IV Discussion

Daily life for an individual with dementia involves a long list of decisions, as it does for all human beings. These may be everyday decisions about clothing, breakfast, and leisure activities, or more significant decisions about health-related issues like medicine and exercise. Individuals must make their own decisions on such matters of everyday life in the home. For many or most people, such decisions regarding health and wellbeing form a natural part of daily life.52 Decisions about basic conditions like place of residence may also arise. But for those who suffer from illness, injury, or age-related disability, all such decisions may be difficult or even impossible to make. A person’s capacity to make decisions can be undermined or even eliminated by external brain damage, a disease such as dementia, or other debilitating conditions.53

Persons with extensive limitations in this regard may need assistance from a substitute decision-maker in their contacts with the social services.54 Support for such people is formalized in different ways in different countries.55 Legal representatives such as trustees, limited guardians, or legal administrators may be appointed in order to ensure due process for persons whose ability to make decisions is impaired.

The legal trend in recent decades in Sweden has been to move away from protection towards greater autonomy.56 This approach is also founded in the UN Convention on Rights for Persons with Disabilities (CRPD), which Sweden ratified in 2008. Interventions in the life of such persons, the Convention enjoins, must be as minimal as possible. The norm should be assisted rather than substitute decision-making.

However, one consequence of this in practice is that some persons suffering from mental impairment do not get the support to which they are entitled until the very late stages of their illness (if indeed even then). This can easily happen to persons without a legal guardian (in Sweden a legal administrator) who is empowered to apply for such support. Where limited guardians are concerned, it is unclear as yet whether they have the power to make such decisions in Sweden. Accordingly, even persons with a limited guardian may not get the assistance they need if they are to enjoy good living conditions. As for cognitively impaired persons without any kind of legal guardian, their situation is of course problematic, as they must consent formally to all services in order to get them. Current legislation makes it difficult, then, to deal with a situation where a person needs help but lacks the mental capacity to seek out such help by him- or herself.57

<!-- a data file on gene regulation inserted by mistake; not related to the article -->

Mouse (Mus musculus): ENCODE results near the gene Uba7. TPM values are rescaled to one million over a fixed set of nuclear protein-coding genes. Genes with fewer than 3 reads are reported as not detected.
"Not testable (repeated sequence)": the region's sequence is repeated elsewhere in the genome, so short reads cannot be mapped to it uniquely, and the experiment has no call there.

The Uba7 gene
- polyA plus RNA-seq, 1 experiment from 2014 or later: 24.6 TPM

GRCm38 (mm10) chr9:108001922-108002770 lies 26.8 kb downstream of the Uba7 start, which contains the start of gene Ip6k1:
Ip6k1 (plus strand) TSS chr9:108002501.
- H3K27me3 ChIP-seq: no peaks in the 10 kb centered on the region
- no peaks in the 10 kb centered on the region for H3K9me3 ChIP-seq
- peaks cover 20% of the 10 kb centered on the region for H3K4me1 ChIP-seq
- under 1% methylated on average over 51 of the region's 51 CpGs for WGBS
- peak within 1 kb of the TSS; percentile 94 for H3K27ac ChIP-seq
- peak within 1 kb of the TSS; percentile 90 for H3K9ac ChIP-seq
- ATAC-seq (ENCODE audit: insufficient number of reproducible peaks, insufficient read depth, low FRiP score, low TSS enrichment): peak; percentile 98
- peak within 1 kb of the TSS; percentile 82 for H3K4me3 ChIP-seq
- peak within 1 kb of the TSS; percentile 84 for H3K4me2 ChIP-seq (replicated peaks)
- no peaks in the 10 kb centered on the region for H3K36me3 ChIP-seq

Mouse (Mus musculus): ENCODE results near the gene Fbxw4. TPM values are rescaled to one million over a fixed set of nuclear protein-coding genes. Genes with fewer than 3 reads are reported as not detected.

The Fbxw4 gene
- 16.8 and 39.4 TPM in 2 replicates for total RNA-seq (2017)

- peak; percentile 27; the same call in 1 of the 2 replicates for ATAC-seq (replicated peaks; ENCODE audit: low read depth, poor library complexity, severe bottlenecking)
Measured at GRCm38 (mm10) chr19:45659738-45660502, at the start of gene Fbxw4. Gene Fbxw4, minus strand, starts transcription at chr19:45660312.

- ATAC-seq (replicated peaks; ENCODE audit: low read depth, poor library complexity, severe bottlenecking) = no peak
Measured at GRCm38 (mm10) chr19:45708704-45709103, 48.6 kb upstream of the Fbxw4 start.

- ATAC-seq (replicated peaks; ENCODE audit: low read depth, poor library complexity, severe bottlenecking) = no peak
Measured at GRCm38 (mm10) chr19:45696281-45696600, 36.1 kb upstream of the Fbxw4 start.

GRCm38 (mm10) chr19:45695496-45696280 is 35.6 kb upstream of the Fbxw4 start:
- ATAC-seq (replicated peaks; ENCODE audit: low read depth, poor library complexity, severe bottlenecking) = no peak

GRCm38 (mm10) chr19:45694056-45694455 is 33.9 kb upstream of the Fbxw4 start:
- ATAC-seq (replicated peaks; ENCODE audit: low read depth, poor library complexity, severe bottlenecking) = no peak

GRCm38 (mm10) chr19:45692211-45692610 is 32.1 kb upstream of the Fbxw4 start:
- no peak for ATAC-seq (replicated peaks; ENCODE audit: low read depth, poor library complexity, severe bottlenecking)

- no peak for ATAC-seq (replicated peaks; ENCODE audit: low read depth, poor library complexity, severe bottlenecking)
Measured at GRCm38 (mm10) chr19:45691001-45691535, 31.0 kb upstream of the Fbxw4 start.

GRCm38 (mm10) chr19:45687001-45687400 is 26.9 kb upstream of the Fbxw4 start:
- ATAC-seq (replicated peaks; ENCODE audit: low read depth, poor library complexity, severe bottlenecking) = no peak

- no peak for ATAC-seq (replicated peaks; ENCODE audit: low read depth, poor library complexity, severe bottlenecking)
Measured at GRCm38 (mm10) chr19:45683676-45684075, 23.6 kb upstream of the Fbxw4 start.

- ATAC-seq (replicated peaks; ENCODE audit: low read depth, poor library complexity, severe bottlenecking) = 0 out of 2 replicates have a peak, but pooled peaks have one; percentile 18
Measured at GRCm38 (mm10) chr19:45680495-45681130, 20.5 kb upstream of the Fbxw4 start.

The rights and freedoms of persons with dementia, then, are still very fragile in Sweden.58 Further investigation is needed if protection, due process, and good living conditions are to be ensured for such people. The demand for due process is a fundamental value of public law, and legal provisions on both the national and the international level stress its centrality in all interventions by society into the life of individuals. In this Article, we understand due process to include demands not just in the formal sense of the term,59 but also, for ethically reasonable decisions, in the material sense of the term.60 It is fundamental to due process that laws be clear and that their effects be foreseeable, and also that they make for fair, reasonable, and ethical decisions. As we have seen, the legal situation is unclear as regards the extent to which assisted or substitute decision-making is allowed in matters having to do with the basic living conditions of persons with dementia. The effect of this lack of clarity — on the prerogatives of social workers and most crucially, of course, on the living conditions of their clients — is a very serious matter. According to the Social Services Act, it is the social worker who bears the final responsibility (yttersta ansvar) for the individual who needs help. The legal responsibility of the former to improve the living conditions of the latter is very clear, but there is a legal vacuum concerning how such responsibility is to be carried out without the client’s explicit consent. Nor is this a question of interest only to a demarcated “vulnerable group”; rather, it concerns a vulnerable condition shared by all.